“John Howard, head of the state public service commission, said ‘Who will pay? It will be you, the electric rate payers, and all the municipali­ties.’ Don’t think that your taxes will not be going up. This is all in the name of green energy,” Becker said.

And the plan has safety concerns, Becker said.

“This will be the fight, this will be the hill…new York State versus the people,” he said. “Any new home or garage must have an electric car charger in it. Any new home built after 2028 has to be fossil-fuel free, no gas no propane, no fuel oil planned costs of replacing residentia­l equipment that sees combustion, fossils fuels or heating and cooling or hot water after 2030.

“Commercial equipment follows soon after that, and by 2035 replacemen­t of fossil fuel appliances are prohibited,” he continued. “After 2035, which will be upon us very quickly, there will be no fuel-burning cars rucks or SUVS sold in New York State.”

Becker questioned the practical applicatio­n of the climate bill.

“Just a few weeks ago Buffalo suffered a storm of massive proportion,” Becker said. “Cars were stuck in highways, power outages took days to fix and people were left without heat. People froze to death. What happens when we all are on the grid and there are no gas generators for alternativ­e heat sources?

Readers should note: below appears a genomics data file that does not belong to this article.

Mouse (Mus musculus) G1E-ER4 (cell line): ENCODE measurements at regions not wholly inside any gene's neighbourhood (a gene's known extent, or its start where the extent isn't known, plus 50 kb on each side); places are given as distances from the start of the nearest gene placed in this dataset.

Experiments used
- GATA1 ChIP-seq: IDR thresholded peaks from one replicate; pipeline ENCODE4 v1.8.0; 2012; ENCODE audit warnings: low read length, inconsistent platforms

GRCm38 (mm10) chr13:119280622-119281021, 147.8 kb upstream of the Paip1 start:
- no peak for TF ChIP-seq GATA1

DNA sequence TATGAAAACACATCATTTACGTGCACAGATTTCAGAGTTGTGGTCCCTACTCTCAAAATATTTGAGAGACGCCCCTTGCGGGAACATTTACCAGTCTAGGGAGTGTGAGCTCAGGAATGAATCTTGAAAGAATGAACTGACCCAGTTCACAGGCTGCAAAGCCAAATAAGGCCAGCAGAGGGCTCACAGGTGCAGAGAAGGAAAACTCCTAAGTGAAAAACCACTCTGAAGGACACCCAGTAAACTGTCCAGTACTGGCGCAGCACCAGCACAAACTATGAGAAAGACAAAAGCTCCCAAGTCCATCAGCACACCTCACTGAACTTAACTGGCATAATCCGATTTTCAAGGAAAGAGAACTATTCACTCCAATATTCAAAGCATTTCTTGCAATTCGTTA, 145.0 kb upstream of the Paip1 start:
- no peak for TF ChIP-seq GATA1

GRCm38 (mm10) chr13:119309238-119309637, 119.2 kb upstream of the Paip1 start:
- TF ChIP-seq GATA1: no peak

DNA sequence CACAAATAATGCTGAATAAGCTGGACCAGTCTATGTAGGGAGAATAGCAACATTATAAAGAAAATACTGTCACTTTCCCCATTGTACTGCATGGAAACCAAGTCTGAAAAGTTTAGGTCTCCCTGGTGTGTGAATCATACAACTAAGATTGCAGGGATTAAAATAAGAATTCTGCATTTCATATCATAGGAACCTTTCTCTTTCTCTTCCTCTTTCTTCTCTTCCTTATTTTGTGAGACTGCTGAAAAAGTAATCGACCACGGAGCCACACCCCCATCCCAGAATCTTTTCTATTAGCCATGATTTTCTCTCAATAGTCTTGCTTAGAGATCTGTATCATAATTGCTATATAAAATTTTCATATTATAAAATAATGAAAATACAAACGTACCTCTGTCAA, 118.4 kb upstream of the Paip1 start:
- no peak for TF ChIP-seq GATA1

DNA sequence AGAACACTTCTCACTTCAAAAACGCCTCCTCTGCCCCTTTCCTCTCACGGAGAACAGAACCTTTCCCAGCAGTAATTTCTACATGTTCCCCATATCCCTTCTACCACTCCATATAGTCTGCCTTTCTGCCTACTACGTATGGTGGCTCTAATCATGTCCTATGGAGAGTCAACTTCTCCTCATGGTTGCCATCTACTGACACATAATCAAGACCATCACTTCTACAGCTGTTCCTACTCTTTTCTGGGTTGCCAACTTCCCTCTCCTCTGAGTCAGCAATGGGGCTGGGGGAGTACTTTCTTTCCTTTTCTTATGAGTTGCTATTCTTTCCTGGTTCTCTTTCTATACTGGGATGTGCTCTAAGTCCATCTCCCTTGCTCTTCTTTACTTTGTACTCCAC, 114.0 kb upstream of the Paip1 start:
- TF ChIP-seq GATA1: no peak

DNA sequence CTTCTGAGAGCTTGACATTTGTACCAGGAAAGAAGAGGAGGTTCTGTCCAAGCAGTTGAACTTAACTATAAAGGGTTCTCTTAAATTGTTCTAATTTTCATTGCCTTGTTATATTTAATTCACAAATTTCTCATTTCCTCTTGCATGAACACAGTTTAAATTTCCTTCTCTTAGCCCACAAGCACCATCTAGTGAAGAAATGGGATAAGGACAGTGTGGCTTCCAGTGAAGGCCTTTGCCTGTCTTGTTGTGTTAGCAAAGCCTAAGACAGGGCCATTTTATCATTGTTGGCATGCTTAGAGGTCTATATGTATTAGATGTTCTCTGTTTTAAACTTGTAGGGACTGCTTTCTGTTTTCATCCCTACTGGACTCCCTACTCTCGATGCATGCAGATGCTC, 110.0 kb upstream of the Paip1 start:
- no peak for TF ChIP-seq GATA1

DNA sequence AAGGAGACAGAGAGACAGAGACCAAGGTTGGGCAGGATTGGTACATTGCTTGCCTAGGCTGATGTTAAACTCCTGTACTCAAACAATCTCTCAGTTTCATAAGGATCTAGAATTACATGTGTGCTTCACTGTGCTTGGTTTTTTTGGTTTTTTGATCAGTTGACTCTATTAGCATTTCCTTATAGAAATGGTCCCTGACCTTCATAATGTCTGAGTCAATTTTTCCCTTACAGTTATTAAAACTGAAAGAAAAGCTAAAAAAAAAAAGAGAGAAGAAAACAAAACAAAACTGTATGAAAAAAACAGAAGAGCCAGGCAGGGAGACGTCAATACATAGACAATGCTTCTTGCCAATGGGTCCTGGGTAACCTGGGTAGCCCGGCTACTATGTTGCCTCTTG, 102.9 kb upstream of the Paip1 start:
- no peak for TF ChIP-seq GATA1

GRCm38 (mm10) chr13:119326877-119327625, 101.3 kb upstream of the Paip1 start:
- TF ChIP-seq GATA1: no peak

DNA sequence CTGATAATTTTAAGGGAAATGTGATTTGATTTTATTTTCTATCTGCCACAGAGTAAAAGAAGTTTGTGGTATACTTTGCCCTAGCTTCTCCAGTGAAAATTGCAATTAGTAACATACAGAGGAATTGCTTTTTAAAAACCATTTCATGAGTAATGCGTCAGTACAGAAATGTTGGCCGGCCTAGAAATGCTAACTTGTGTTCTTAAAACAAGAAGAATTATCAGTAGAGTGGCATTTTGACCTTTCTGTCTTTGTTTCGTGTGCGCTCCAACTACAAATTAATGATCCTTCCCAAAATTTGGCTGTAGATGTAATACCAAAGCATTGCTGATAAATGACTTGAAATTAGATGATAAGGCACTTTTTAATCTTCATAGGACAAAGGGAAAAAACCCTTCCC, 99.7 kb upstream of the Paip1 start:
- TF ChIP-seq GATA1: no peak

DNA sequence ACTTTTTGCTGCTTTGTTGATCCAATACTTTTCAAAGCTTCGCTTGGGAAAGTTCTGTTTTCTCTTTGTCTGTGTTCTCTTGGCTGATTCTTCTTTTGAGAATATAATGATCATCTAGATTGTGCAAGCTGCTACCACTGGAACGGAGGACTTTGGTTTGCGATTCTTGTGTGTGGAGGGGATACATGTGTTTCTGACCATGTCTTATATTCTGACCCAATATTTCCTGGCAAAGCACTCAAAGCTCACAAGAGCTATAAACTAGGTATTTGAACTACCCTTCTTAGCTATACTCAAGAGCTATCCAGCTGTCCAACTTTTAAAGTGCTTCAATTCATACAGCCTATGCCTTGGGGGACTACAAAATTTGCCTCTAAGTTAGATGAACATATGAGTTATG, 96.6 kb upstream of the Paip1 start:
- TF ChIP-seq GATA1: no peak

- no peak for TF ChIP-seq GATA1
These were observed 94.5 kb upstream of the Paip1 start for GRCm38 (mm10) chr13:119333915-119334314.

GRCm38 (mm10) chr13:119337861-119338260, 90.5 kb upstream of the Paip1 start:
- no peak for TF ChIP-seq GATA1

“What happens when you’re stuck in a highway in your vehicle and it dies? People will die,” he continued. “We need to come up with a better solution that not only addresses reduction of greenhouse gases but addresses the cost and the protection of our land and people.”

“In conclusion, we need to keep up the never-ending work and the never-ending fight here in Madison County. for all of our citizens,” Becker said. “In the words of President Abraham Lincoln, ‘The best way to predict the future is to create it.’ President John F. Kennedy once said, ‘Every accomplish­ment starts with the decision to try.” Thank you and God bless Madison County.”

 ?? FILE PHOTO ?? Madison County Chairman John Becker speaks during a previous event in Oneida.
FILE PHOTO Madison County Chairman John Becker speaks during a previous event in Oneida.